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Davis v. Harris

May 25, 2006


The opinion of the court was delivered by: Byron G. Cudmore, U.S. Magistrate Judge


This matter comes before the court on the Defendants' Motion for Sanctions for Perjury (Perjury Motion) (d/e 244), the Plaintiffs' Motion for Sanctions for Violation of the Court's Seal (Seal Violation Motion) (d/e 254), and the Plaintiffs' Motion for Sanctions for Violation of Court's Orders (Orders Motion) (d/e 266). For the reasons set forth below, the Perjury Motion and the Seal Violation Motion are DENIED. The Orders Motion is ALLOWED in part.


Plaintiff Rickey B. Davis claims that Defendant City of Springfield (City) police officers harassed him and retaliated against him by, among other things, following him late at night while he was driving around the City observing officers under his command as part of his duties as a Springfield police officer. Complaint (d/e 1), Count I ¶ 20(h), Count II ¶ 19(h). One of the Defendants' explanations for following Davis was to see if he was engaging in personal matters while on duty.

The Defendants propounded the following interrogatory on Davis to discover whether he was engaging in a sexual affair while on duty:

1. Have you engaged in extra-marital sexual conduct with any person in the previous five years? If so, state the name, address and phone number of each individual with whom you have so engaged, the location where you engaged in such sexual conduct and whether such conduct occurred at any time you were on duty.

Perjury Motion, Exhibit A.

On August 4, 2004, Davis provided the following answer under oath to this interrogatory:

ANSWER: Objection. This information is not relevant to the issues in this matter and is not reasonably calculated to lead to relevant or admissible information. Without waiving the objection, no.


On January 11, 2006, representatives of the Defendants met with Jane Doe. Doe informed them that she had been involved in a sexual relationship with Davis for about six years, ending in 2002. She told the representatives that Davis came to her home in uniform and while on duty. Doe lived in Jerome, Illinois, just outside the City's limits, At the initial meeting, Doe asked if the City would pay the attorney fees she would incur in connection with coming forward with this information. The Defendants' representatives declined. Doe also met with the Mayor at one point shortly after this initial meeting. During her discussions with representatives of the Defendants, Doe indicated that she would sign an affidavit. The Defendants' counsel prepared a draft affidavit, but Doe decided not to sign after speaking with her attorney. She later contacted one of the investigating officers and asked if he could help her son get a job with the City. The officer told her that he could not help her, and her son should apply through the normal channels.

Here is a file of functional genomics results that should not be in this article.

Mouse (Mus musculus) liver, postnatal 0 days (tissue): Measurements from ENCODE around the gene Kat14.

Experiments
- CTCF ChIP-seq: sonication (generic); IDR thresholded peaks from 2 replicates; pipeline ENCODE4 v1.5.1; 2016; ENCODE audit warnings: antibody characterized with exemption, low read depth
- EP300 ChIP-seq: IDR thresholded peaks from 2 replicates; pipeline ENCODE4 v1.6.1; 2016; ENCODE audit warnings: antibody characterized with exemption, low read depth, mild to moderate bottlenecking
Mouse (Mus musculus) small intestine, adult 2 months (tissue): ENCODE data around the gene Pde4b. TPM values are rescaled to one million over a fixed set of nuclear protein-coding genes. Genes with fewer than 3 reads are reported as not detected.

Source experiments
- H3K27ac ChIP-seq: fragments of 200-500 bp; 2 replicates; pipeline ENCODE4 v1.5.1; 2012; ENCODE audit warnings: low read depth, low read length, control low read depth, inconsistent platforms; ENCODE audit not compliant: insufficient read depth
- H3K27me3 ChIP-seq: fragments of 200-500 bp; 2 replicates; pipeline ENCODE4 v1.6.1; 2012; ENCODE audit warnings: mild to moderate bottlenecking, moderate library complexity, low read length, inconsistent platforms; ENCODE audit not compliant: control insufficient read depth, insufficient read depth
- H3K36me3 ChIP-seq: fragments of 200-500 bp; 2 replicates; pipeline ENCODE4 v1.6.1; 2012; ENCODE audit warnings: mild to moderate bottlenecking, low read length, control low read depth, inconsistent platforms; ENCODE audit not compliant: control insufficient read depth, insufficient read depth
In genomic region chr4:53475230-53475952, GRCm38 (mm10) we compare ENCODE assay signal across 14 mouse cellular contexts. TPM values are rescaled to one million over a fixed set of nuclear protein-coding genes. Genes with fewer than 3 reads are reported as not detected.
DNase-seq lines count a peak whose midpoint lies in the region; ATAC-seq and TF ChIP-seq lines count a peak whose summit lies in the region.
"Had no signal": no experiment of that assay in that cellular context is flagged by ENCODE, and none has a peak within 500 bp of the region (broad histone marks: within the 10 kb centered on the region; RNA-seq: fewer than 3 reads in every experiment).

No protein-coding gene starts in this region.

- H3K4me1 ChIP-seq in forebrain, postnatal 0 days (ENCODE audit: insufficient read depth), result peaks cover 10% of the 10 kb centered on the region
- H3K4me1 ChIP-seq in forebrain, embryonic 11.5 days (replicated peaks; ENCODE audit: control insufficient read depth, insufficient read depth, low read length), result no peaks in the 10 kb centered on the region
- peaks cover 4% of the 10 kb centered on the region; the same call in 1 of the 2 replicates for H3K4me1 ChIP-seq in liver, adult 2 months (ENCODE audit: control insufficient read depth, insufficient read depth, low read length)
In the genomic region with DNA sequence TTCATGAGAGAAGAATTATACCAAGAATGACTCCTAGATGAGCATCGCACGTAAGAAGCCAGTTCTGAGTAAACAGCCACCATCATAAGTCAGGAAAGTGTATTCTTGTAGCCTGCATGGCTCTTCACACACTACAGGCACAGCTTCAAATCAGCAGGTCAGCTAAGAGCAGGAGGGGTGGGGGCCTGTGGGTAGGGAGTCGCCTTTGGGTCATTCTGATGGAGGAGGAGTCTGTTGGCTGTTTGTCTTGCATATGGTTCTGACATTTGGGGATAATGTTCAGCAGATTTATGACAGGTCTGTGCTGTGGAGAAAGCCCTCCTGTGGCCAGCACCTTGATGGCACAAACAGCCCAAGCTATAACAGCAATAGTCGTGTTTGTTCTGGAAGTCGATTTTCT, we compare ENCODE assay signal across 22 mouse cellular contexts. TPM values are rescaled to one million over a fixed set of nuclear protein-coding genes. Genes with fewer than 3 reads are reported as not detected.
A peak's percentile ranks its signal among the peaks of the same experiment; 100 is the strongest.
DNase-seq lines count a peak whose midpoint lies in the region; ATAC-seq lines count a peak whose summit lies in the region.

The Defendants filed the Perjury Motion based on Doe's information. The Defendants argued that Davis lied under oath when he answered, "no," to the above quoted interrogatory. They further argued that his affair was relevant to explain the reason that the officers were following Davis. The Defendants claimed that Plaintiffs' counsel knew or should have known that Davis had lied. The Defendants asked for additional time to conduct discovery to explore this newly found information. The Court gave them time to conduct additional discovery.

The Court also granted the City's request to file the Perjury Motion under seal. The Court ordered that the Motion be sealed to protect the identity of Doe. Shortly after the Court ordered the matter sealed, the City filed a notice of deposition, identifying Doe, by name, as the deponent. The Court quickly, sua sponte, had the notice sealed. The notice, however, was on the public record for brief period of time. The Plaintiffs have asked this Court in the Seal Violation Motion to sanction the Defendants for violating the Court's instruction to keep the identity of Doe confidential.

During the supplemental discovery, the parties deposed Davis, Doe, and several other witnesses. Davis testified that he had an affair with Doe from 1995 to 1998 or 1999. He stated that the affair ended more than five years prior to the date of his answer to the interrogatory. The interrogatory only asked whether he had an extra-marital affair within the last five years. Thus, he answered truthfully when he said, "No." Davis further testified that he never engaged in any activities with Doe ...

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